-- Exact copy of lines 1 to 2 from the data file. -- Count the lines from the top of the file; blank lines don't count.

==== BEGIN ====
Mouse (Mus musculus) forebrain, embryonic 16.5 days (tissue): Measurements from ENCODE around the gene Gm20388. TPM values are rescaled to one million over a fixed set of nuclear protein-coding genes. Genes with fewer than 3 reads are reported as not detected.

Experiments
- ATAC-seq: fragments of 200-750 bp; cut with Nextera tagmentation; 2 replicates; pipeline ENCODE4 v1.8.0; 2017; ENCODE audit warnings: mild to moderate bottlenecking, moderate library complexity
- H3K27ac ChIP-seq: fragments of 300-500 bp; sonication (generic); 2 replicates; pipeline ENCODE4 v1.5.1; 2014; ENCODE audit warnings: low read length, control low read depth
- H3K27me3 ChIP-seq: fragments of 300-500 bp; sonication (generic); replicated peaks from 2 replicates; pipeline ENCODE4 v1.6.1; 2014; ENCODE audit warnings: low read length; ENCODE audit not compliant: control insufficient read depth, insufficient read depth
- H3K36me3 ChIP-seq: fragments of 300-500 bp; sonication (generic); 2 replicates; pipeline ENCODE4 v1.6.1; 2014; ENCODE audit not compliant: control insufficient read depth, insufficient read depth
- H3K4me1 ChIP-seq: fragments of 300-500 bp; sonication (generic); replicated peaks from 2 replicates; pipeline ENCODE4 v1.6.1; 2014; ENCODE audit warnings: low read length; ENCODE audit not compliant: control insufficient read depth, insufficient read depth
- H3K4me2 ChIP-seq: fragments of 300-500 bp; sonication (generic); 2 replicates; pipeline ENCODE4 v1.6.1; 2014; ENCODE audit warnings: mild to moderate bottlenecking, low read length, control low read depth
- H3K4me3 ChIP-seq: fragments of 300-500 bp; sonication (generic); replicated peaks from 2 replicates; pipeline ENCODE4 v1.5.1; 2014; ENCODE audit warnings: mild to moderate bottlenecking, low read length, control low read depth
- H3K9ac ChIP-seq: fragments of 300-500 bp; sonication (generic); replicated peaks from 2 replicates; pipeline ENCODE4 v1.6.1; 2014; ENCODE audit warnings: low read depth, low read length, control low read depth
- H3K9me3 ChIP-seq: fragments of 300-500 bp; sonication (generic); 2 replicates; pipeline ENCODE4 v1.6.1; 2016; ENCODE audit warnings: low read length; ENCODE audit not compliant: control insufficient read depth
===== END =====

Mouse (Mus musculus) forebrain, embryonic 16.5 days (tissue): Measurements from ENCODE around the gene Gm20388. TPM values are rescaled to one million over a fixed set of nuclear protein-coding genes. Genes with fewer than 3 reads are reported as not detected.

Experiments